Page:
International study finds insomnia, anxiety and depression very prevalent during first phase of COVID-19 pandemic
An international sleep study has found that insomnia, anxiety, and depression were very prevalent during the first wave of the COVID-19 pandemic. Researchers are recommending public health interventions to reduce the long-term adverse outcomes associated with chronic insomnia and mental health problems.
The COVID-19 pandemic brought changes to the way people work, socialise and spend leisure time. It also brought stressors in the form of health concerns, social isolation, financial hardship, home-schooling, and uncertainty about the future. All of this combined has had a major impact on sleep and psychological well-being.
In June 2020, an international group of researchers led by Professor Colin Espie from the Nuffield Department of Clinical Neurosciences at the University of Oxford and Professor Charles Morin, Department of Psychology, Laval University Director set out to investigate the impact of the COVID-19 pandemic on sleep and daily rhythms in adults.
This study documented the prevalence of clinical cases of insomnia, anxiety, and depression and selected risk factors (COVID-19, confinement, financial burden, social isolation) during the first wave of the pandemic from May to August 2020. Over 22,000 adults from 13 countries across four continents completed a web-based survey about their sleep and psychological symptoms.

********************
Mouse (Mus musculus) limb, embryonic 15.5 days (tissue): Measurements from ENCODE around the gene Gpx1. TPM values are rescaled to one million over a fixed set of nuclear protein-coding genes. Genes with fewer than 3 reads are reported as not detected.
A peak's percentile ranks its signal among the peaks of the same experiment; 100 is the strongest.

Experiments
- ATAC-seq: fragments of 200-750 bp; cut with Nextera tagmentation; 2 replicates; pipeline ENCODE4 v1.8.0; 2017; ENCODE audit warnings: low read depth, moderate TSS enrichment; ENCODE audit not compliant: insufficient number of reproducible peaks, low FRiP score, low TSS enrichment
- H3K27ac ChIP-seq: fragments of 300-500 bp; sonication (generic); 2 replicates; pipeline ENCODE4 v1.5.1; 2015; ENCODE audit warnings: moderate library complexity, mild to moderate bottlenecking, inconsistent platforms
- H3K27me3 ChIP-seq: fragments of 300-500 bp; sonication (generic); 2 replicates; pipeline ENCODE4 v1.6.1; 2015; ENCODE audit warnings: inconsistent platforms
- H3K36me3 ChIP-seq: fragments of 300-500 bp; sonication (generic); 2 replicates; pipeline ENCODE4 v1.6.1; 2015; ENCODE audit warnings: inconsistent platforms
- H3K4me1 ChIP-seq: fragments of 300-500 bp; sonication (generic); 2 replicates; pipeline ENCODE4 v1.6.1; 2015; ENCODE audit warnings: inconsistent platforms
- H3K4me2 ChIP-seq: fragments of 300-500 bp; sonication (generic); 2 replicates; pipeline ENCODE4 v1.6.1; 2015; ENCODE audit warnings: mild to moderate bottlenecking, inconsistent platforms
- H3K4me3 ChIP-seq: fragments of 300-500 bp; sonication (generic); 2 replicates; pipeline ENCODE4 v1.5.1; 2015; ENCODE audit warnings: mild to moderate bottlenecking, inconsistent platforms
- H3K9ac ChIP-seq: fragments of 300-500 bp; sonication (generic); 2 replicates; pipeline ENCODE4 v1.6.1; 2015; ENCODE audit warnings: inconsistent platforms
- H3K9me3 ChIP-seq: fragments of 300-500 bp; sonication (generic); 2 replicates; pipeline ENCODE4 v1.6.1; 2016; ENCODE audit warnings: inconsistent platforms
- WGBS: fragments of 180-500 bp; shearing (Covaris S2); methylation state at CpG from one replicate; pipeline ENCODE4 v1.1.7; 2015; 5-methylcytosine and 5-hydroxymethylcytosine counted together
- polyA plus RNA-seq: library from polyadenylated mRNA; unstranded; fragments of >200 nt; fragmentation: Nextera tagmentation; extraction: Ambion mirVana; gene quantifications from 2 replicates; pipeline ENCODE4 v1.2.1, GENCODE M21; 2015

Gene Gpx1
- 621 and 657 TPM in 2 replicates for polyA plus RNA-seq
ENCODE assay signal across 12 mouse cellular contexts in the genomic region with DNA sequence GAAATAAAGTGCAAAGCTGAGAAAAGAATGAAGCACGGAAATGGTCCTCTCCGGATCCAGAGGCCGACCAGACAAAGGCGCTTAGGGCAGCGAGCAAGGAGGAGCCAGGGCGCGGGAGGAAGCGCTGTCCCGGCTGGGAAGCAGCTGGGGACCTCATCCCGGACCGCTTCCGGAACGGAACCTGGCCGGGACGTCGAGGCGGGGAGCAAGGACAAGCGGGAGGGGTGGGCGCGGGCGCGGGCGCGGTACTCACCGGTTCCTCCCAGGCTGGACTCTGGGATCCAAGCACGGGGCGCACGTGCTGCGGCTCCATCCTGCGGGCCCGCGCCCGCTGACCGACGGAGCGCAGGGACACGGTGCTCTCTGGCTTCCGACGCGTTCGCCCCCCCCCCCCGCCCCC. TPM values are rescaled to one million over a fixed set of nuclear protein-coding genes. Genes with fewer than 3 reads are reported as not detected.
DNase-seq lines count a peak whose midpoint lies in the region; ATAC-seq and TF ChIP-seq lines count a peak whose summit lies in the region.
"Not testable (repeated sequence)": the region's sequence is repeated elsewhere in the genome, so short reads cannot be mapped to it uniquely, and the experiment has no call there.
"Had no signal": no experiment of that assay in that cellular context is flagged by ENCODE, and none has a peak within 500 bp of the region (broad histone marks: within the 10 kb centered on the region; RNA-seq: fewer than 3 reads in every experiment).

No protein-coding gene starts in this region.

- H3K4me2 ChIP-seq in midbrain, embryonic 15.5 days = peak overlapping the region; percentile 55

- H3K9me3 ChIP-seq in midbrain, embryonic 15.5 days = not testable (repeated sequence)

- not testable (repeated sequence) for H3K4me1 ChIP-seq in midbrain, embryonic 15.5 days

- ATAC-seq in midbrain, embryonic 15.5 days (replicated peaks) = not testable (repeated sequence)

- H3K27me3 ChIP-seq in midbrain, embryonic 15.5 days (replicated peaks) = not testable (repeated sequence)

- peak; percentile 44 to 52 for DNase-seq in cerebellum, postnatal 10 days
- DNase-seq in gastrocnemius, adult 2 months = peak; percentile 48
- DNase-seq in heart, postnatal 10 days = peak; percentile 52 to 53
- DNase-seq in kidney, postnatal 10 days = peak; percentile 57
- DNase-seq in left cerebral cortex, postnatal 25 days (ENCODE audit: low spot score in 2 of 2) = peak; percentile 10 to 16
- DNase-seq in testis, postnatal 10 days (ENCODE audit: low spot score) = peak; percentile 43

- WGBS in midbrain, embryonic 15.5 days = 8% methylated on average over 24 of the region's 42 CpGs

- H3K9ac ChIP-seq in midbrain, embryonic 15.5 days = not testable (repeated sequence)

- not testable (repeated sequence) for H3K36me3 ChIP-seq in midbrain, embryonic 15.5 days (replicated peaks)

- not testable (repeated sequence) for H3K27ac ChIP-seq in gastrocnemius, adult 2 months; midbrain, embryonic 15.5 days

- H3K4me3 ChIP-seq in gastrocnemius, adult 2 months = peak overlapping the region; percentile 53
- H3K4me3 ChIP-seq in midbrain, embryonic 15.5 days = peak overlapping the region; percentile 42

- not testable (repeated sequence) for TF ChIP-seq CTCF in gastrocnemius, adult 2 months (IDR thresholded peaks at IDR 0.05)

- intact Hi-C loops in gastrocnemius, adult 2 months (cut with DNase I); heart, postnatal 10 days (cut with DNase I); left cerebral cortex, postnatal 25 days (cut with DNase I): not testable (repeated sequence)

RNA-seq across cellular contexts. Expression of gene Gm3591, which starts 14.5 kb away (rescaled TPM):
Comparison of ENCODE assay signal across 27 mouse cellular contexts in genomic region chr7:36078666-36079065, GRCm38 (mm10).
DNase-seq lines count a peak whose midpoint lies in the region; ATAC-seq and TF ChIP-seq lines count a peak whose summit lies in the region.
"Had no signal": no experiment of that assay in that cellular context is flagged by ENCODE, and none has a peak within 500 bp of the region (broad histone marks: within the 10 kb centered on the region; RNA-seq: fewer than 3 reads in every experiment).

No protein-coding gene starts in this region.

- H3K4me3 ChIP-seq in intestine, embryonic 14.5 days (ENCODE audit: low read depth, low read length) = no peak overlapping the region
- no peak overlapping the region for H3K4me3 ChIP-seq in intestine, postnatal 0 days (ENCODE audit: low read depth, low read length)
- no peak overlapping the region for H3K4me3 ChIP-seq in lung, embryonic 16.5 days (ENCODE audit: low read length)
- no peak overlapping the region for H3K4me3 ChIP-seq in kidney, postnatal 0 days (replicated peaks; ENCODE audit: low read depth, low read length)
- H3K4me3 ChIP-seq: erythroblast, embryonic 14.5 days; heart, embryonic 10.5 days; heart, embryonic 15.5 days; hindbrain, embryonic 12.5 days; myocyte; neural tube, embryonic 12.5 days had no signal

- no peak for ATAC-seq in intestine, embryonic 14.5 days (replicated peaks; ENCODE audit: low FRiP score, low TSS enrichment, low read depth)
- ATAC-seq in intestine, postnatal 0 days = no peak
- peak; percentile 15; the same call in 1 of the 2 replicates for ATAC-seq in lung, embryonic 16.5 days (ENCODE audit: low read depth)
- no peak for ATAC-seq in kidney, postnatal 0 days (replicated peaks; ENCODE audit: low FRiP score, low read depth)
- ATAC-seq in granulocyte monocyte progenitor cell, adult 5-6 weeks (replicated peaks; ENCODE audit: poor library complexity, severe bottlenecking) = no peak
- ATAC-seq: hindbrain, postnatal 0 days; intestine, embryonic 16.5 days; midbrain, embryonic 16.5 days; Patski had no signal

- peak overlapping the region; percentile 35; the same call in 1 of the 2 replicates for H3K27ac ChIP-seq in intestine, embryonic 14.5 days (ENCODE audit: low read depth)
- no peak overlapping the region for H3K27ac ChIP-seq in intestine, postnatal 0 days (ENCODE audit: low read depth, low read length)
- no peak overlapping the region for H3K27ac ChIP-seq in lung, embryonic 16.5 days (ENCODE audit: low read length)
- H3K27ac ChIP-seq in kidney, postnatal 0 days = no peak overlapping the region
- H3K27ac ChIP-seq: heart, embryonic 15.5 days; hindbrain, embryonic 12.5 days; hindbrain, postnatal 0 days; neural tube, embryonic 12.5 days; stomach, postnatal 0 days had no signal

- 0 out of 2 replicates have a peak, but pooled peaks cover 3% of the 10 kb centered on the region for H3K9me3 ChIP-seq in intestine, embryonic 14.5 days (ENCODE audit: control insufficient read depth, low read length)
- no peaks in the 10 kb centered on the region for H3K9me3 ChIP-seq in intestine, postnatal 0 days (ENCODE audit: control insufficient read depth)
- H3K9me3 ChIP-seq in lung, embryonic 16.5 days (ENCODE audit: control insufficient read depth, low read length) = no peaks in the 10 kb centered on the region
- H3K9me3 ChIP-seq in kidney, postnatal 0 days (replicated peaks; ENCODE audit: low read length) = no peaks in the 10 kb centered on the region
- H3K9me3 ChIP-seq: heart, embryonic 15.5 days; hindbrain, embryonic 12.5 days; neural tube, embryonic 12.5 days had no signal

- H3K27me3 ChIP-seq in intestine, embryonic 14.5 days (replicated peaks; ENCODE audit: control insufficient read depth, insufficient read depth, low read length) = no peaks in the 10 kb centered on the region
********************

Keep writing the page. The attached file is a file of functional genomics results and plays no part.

Over a third of respondents reported clinical insomnia symptoms, and almost a fifth met criteria for a probable insomnia disorder. Over a quarter of participants had probable anxiety and almost a quarter probable depression. Risks of insomnia were higher among participants who reported having had COVID-19, who reported greater financial burden, were in confinement for a period of four to five weeks, and living alone or with more than five people in same household.
Professor Colin Espie said: ‘Health authorities must deploy sleep and mental health prevention programmes, as well as clinical interventions to assist at-risk individuals and reduce long-term adverse health outcomes. Research shows that when you treat insomnia, you often not only see improvements in sleep, but reductions in anxiety and depressive symptoms, and improvement in mental health and wellbeing. This study provides further evidence of the impact of sleep on mental health and how we can begin addressing the mental health crisis through evidenced-based insomnia interventions.’